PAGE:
Life is not a problem to be solved, but a reality to be experienced.
As I reported earlier the Kiwanis International 100th Anniversary convention was held in my city last week. It was a five day event filled with learning, service and entertainment opportunities. The convention included representatives of all the Kiwanis family of clubs from the youth clubs to the clubs serving the retired. Unfortunately some of the activities were limited due to the rain that has been plaguing our city recently, in fact I was wondering if we should not have had an arc building service project since even more is on the way in the days ahead.
This was an event I was looking forward to for months. Not only was I going to get an update on the good works being done around the globe, I was also going to renew old friendships with Kiwanis leaders, folks I had served with when I was on staff working with our members and UNICEF on our organizations first worldwide service project that has been called one of the greatest public health successes of all time.
Unfortunately my body was not up to the task and I had to leave the convention after spending only a few hours on Thursday after attending three short sessions. The long walk from the place I had to park to the convention exhibit area had taken its toll. At 11 AM I was already worn out and had to slowly return to my car and go home to bed. I only got to see a few of my old friends and missed many more. I received a number of e-mails wondering where I was but a scheduled medical procedure and low energy kept me from any other Kiwanis activities. It worked out that with my registration fees and a few other convention related expenses I paid more than three hundred dollars to not get to see everyone I wanted to meet.
I have discovered as we age we must learn to live with our own realities. While I was disappointed that things did not work out as I had planned, I did get to put in an appearance, I did get to greet some valued old friends and I was able to go when so many of my contemporaries have passed on or are too infirm to do much. So life goes on as it always does, the world did not end and my day to day life continues to satisfy and that isn’t bad.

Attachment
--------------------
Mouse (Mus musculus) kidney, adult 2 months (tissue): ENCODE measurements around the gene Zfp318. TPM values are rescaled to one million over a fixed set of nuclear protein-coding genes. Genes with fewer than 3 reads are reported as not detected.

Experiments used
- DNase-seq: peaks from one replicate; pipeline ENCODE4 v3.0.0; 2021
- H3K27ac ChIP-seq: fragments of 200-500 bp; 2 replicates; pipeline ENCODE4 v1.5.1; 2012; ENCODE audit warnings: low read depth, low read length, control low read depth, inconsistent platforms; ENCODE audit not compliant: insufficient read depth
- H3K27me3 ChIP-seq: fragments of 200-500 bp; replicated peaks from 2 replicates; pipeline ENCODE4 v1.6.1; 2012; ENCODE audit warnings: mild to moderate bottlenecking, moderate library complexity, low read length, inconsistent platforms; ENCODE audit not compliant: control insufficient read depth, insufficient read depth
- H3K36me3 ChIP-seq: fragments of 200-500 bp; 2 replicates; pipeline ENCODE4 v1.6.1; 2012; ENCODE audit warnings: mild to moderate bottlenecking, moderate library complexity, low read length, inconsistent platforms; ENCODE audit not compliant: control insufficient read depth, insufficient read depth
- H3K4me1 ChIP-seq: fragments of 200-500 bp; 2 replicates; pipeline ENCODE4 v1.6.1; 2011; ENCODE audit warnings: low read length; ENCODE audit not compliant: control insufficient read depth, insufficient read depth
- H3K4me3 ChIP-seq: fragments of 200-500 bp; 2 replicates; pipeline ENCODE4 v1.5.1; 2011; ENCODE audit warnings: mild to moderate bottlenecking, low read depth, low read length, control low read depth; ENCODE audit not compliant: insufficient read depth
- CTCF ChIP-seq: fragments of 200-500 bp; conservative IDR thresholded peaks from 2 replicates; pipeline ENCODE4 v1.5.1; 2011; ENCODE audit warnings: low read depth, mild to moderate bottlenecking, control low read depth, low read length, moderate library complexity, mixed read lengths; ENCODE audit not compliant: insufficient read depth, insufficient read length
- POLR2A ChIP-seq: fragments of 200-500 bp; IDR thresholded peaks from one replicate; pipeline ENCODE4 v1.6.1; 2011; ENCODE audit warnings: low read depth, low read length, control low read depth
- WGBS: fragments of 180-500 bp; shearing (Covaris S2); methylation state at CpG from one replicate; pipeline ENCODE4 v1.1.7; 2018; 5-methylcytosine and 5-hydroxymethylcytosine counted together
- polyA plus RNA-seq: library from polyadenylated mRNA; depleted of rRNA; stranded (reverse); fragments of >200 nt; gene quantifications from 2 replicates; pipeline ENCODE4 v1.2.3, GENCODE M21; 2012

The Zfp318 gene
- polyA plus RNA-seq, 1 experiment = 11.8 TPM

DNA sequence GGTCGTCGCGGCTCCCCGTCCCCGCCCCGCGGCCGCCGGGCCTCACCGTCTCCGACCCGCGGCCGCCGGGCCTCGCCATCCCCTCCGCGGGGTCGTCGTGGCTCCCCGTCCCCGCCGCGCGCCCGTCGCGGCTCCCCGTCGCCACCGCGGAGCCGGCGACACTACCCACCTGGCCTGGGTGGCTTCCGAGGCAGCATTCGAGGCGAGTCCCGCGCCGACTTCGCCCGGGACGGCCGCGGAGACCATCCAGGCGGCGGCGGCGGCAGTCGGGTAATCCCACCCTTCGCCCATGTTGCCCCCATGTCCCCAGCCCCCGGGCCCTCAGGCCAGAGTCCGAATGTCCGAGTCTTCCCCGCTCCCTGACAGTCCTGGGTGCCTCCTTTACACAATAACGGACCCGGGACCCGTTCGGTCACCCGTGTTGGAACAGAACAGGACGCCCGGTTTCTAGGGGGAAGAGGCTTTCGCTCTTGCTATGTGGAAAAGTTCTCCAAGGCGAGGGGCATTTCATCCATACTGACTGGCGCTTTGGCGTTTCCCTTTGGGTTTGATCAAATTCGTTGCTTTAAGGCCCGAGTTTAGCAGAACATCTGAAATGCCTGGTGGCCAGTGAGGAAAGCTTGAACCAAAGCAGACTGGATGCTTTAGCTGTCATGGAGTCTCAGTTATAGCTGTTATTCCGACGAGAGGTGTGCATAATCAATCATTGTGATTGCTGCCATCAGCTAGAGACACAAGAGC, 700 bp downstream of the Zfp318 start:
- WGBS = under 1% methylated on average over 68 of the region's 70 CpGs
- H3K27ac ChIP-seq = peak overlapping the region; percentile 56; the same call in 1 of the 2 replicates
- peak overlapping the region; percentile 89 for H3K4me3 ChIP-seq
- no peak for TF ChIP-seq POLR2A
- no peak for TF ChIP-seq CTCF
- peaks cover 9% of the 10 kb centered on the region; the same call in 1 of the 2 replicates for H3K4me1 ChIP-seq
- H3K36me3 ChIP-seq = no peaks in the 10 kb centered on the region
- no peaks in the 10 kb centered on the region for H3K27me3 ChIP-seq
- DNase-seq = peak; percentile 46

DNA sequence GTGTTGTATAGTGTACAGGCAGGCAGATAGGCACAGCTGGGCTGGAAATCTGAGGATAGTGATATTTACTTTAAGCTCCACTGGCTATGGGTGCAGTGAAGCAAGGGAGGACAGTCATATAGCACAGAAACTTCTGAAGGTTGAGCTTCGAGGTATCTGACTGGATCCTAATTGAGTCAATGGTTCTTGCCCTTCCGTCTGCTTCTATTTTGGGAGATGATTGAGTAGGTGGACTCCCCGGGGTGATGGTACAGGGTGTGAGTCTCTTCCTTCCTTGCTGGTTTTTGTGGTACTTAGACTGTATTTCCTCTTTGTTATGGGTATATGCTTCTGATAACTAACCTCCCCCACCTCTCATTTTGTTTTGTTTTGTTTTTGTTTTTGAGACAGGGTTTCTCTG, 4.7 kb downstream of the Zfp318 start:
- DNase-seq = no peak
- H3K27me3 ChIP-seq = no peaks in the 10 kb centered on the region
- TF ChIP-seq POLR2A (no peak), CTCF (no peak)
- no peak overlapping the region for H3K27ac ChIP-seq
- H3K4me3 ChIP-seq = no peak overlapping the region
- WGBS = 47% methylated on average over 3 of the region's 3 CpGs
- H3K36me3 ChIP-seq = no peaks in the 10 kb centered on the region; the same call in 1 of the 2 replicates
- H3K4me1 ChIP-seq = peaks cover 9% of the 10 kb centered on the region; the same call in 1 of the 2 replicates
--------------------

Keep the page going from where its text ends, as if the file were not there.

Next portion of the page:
Since we cannot change reality, let us change the eyes which see reality.
It can buy a House But not a Home
It can buy a Bed But not Sleep
It can buy a Clock But not Time
It can buy you a Book But not Knowledge
It can buy you a Position But not Respect
It can buy you Medicine But not Health
It can buy you Blood But not Life
It can buy you Sex But not Love
So you see, money isn’t everything. And it often causes pain and suffering. I tell you all this because I am your Friend. I am your Friend, and as your Friend, I want to take away your pain and suffering… So send me all your money and I will suffer for you.
Your temper is one of your most valuable possessions. Don’t lose it.
George set out on a very windy night to see his friend Sam, who was sick in bed. Hours later, George dragged his weary body into Sam’s house, and collapsed on the couch, exhausted. “I’ll tell you,” George said, when he had caught his breath, “it was just brutal. For every step I took forward, I fell back two.”
“So how did you ever make it over here?” Sam asked.